That same year, the great Black abolitionist Frederick Douglass — himself born into slavery in Talbot County, Maryland — echoed Lincoln’s sentiments, declaring that “the Federal government was never, in its essence, anything but an anti-slavery government. … If in its origin slavery had any relation to the government, it was only as the scaffolding to the magnificent structure, to be removed as soon as the building was completed. There is in the Constitution no East, no West, no North, no South, no black, no white, no slave, no slaveholder; but all are citizens who are of American birth.” In fact, Douglass boldly proclaimed that “there is no Negro problem. The problem is whether the American people have loyalty enough, honor enough, patriotism enough, to live up to their own Constitution.”
Later reformers followed in that tradition. In 1963, Martin Luther King Jr. said that “when the architects of our republic wrote the magnificent words of the Constitution and the Declaration of Independence, they were signing a promissory note to which every American was to fall heir. This note was a promise that all men, yes, Black men as well as White men, would be guaranteed the unalienable rights of life, liberty and the pursuit of happiness.”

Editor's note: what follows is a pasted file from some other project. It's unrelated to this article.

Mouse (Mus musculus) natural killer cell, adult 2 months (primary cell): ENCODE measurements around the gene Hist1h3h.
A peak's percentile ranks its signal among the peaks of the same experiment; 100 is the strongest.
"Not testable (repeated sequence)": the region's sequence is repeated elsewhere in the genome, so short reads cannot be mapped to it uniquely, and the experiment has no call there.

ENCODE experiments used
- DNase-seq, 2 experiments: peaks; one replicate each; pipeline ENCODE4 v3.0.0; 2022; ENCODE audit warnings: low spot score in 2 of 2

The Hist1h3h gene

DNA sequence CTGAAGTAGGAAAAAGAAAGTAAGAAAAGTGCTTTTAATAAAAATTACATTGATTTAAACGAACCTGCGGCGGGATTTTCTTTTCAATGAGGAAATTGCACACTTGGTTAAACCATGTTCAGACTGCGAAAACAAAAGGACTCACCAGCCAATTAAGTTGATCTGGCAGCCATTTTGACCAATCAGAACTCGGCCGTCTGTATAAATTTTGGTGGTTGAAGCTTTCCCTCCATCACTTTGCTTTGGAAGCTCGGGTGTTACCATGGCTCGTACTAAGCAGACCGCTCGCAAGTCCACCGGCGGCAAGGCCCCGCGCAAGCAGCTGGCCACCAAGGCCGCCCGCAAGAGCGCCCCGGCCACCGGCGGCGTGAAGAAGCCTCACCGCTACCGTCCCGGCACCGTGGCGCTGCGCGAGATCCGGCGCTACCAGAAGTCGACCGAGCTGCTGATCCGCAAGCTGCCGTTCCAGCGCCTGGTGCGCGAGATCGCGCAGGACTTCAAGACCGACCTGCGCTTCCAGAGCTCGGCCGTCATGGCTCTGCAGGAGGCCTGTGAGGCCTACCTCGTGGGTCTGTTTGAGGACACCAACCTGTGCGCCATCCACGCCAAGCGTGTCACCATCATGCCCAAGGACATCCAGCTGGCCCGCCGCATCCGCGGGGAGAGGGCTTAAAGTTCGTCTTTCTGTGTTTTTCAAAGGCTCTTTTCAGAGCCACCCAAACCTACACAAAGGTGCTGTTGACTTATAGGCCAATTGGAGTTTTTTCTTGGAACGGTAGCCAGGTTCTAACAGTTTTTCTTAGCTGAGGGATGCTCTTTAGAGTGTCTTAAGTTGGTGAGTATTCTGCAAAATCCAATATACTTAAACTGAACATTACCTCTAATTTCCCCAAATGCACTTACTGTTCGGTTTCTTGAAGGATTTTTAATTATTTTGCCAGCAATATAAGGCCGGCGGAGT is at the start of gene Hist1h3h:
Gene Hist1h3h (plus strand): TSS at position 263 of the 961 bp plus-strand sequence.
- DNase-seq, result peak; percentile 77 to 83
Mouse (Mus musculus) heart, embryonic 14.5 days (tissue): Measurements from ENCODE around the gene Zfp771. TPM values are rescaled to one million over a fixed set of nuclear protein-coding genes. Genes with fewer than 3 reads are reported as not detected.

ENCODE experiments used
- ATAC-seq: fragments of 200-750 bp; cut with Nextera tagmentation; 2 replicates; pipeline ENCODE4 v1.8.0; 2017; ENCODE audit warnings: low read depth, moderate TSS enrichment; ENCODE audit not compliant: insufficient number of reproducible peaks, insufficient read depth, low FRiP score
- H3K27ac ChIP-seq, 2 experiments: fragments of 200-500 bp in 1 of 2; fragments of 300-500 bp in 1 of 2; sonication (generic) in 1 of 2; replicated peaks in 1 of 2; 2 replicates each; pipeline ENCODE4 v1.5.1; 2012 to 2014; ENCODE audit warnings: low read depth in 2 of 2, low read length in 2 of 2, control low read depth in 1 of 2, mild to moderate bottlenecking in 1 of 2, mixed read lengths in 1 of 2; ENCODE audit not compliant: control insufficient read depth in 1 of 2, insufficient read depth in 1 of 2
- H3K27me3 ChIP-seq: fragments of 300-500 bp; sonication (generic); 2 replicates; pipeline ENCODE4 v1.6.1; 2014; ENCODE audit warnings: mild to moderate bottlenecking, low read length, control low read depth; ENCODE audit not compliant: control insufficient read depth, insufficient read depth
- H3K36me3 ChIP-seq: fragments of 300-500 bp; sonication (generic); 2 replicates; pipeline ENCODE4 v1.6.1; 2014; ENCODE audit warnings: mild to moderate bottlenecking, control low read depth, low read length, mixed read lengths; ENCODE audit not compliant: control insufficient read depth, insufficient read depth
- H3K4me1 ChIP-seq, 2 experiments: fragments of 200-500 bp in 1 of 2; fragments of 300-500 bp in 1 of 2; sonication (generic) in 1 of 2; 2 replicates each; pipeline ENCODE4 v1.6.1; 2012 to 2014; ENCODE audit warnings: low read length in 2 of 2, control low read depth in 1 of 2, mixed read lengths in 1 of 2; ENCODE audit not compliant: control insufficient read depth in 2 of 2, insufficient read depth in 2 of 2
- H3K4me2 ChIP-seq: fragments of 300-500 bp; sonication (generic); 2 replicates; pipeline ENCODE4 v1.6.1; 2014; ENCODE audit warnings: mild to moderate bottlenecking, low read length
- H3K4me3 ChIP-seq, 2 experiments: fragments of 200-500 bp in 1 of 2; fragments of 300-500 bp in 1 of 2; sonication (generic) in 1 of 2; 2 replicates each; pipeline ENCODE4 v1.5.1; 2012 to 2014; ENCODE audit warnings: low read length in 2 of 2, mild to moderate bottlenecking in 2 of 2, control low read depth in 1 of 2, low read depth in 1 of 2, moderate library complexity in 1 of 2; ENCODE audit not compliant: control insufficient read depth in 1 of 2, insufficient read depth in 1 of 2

Rather than cancel history classes, we need to increase our teaching of history, and improve the content and quality of that teaching. Let students discover the truth about America for themselves. To accomplish this, schools need to turn away from textbooks, which are boring or biased — or both. Schools need to bring American history alive by going back to the primary sources themselves. If students read the words of Lincoln, Douglass and King (and those who opposed them), they can enter the world of those who lived the American story and understand the struggle for freedom.
If we cancel American history classes, students will never understand or learn from that story. If we teach young people that America’s past is fundamentally defined by white supremacy and systemic racism — if our history is, at its core, one of ugliness and oppression — they will never feel part of this country or be inspired by our struggle for freedom.
They will never know the hard but hopeful story of America.
ABOUT THE WRITER
Jeffrey Sikkenga is executive director of the Ashbrook Center at Ashland University, Ashland, Ohio. He wrote this for InsideSources.com.